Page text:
Sunday, 6 March 2005

The Bus

There’s a nice tribute to Jerome Bettis here. It’s a little too early to be doing a tribute to him because he might still play another year for the Steelers, but it’s a nice rundown of his career. Most impressive.


Cassandra has a good, detailed post that explores the hypothetical primacy of international law over domestic law. There’s not much I can add to her post, other than I agree with her and hope that, when the time comes (if ever), it is approached by amending the Constitution, not imposed on us by our robed masters. It would take several decades of goodwill on the part of the rest of the world before I favored this. Even then, I would wait until right before death to say it out loud, so I don’t have to deal with the aftermath.

Cass’s post is a followup to an earlier post of mine. Be sure to wish her well as she takes a little time off from blogging. You’ll have to use a different post for that, as she’s closed comments on the linked post.

The touch, the feel of a sensible Times editorial

Sunday’s New York Times has an unsigned editorial noting the opportunity to fix America’s cotton farming subsidies as the result of an adverse World Trade Organization ruling on Thursday. As in the case of the Canadian beef case, President Bush appears to be on the right side of the issue, marking a welcome change of pace from his election-driven protectionist behavior on steel imports.

Are you Monica Seles or just happy to see me?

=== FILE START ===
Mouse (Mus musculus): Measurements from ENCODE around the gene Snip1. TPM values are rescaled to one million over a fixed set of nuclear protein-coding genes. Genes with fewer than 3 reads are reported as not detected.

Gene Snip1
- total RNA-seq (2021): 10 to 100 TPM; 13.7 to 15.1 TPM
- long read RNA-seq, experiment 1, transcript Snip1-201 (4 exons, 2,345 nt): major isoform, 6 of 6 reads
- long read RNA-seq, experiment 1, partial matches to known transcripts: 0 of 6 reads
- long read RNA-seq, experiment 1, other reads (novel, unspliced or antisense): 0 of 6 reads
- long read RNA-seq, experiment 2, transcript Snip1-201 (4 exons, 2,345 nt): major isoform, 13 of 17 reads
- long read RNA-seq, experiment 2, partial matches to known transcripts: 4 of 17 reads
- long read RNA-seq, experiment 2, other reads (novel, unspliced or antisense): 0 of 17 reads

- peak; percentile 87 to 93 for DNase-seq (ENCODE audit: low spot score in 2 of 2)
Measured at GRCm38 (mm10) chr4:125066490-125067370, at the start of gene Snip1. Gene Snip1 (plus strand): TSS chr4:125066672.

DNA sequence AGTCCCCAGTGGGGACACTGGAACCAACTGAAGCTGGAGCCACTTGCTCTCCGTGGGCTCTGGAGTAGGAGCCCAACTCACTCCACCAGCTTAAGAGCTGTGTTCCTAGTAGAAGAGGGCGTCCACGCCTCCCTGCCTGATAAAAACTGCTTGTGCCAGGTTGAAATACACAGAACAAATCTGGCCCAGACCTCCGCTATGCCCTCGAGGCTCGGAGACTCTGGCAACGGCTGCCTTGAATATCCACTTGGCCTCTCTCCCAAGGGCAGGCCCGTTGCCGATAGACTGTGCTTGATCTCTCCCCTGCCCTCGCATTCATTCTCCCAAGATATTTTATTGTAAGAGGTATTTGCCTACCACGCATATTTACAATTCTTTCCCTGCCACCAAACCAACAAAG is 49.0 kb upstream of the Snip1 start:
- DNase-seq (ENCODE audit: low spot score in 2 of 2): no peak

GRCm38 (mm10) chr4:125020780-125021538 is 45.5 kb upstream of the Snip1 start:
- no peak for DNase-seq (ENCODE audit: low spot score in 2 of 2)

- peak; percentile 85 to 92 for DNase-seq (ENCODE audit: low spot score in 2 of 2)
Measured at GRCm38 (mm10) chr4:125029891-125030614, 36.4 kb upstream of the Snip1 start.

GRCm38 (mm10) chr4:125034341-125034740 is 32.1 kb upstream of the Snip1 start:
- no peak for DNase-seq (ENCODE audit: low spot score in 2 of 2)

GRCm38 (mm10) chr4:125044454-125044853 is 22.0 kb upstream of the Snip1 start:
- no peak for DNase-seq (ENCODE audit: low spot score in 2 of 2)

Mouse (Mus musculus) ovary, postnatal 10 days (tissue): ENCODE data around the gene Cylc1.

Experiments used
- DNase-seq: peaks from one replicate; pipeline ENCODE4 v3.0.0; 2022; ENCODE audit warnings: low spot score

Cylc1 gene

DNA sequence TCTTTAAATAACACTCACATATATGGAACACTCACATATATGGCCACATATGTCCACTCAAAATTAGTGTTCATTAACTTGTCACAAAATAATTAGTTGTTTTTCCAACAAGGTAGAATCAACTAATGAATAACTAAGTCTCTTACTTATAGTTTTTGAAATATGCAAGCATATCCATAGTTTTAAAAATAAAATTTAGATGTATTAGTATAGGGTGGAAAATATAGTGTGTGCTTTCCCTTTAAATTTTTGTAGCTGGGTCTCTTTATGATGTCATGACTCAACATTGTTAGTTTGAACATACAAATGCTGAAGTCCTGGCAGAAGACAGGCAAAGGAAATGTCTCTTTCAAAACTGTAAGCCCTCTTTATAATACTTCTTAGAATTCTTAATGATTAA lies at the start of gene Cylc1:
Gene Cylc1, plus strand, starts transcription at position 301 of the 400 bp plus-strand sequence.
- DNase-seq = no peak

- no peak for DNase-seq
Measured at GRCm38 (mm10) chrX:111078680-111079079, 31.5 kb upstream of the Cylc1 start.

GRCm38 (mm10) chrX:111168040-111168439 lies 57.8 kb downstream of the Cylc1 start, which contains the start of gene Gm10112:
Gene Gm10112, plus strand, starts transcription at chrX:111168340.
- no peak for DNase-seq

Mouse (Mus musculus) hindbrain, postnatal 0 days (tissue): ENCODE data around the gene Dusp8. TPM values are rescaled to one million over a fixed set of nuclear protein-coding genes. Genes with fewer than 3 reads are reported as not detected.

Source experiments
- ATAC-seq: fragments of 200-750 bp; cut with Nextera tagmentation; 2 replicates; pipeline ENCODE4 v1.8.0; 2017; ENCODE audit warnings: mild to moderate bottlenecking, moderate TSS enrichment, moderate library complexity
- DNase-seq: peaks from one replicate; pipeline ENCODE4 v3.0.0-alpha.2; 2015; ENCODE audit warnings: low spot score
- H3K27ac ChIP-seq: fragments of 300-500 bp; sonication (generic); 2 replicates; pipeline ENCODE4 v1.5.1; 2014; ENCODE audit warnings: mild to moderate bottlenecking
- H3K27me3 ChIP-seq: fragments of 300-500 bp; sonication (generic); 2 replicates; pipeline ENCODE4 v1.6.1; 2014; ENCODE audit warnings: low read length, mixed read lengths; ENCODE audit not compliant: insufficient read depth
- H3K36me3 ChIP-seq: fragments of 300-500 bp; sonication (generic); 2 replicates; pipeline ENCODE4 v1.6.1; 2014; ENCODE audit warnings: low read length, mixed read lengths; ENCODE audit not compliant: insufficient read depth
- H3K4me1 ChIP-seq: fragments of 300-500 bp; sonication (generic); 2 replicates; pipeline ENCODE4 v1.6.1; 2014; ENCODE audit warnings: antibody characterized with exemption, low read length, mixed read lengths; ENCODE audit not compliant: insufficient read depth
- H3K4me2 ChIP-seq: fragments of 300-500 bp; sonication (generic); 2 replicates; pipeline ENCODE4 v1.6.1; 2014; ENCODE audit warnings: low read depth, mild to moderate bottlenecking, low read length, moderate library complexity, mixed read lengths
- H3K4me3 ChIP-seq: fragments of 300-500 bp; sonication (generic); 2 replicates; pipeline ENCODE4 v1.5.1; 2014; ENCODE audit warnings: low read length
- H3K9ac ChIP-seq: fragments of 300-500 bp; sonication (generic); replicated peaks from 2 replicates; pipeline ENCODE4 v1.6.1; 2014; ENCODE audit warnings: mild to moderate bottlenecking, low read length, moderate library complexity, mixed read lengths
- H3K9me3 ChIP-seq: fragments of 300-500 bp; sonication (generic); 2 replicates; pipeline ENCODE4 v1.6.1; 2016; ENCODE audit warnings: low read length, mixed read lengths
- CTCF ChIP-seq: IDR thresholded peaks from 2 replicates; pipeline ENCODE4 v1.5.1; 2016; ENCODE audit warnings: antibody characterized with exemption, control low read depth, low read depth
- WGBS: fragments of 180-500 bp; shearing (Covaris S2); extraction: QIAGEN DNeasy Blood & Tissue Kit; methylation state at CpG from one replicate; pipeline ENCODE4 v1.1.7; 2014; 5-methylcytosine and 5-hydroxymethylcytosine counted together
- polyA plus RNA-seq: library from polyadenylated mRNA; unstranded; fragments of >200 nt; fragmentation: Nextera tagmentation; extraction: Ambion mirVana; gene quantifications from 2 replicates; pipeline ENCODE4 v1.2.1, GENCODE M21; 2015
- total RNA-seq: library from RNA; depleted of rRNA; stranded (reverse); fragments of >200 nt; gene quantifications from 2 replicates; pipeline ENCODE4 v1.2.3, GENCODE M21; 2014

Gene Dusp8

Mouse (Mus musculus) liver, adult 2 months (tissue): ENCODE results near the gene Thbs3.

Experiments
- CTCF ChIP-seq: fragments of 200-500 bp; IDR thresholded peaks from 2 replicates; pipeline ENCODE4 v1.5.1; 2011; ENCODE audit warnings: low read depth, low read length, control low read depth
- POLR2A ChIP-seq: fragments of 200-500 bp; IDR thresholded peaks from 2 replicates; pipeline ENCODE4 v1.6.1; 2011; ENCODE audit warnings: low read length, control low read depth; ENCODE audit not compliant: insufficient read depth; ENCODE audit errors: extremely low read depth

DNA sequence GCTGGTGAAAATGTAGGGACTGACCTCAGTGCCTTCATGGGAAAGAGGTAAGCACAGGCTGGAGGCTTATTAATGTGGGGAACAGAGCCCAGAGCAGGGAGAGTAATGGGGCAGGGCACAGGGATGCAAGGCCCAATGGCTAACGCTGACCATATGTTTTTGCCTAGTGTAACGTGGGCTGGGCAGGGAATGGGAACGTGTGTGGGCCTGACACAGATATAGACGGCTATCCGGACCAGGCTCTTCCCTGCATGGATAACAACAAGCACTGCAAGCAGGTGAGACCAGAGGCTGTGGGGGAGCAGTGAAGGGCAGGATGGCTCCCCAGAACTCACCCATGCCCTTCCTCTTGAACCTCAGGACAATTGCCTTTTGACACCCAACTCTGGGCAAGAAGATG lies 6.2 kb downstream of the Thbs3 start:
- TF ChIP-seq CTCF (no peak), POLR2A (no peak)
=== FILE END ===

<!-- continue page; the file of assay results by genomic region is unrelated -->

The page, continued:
There are few things more distracting than, while killing yourself on an exercise bike, hearing the 20-ish young woman behind you on a treadmill either (a) grunting like tennis player Monica Seles or (b) having a really loud orgasm. Since I have no delusions about my physical attractiveness, I am forced to assume that (a) is the correct explanation.

Natural rights

Jon Henke has an excellent post that I unfortunately don’t have the time to go into in detail. The issue is whether natural rights exist since they aren’t visible, and so forth. He makes, essentially, a utilitarian argument about rights—they exist because others agree that they exist. I’m not comfortable with this position because the “rights as social construct” concept leaves a lot of room for people to tamper with you for whatever reason they choose.

I’m an adherent to the natural rights view, but the only thing “natural” about them is that they create a moral case for the person whose rights are being violated to do whatever is necessary to secure them, including violence. Of course, there are trade-offs to be made. I live in Mississippi and there are certainly laws here (as with any state) that were cooked up by some tin-pot tyrant that have nothing to do with protecting anyone’s rights. They simply did it because they could. Is each of these worth fighting over? No.

I would like to say more, but time is short. Check out Jon’s post.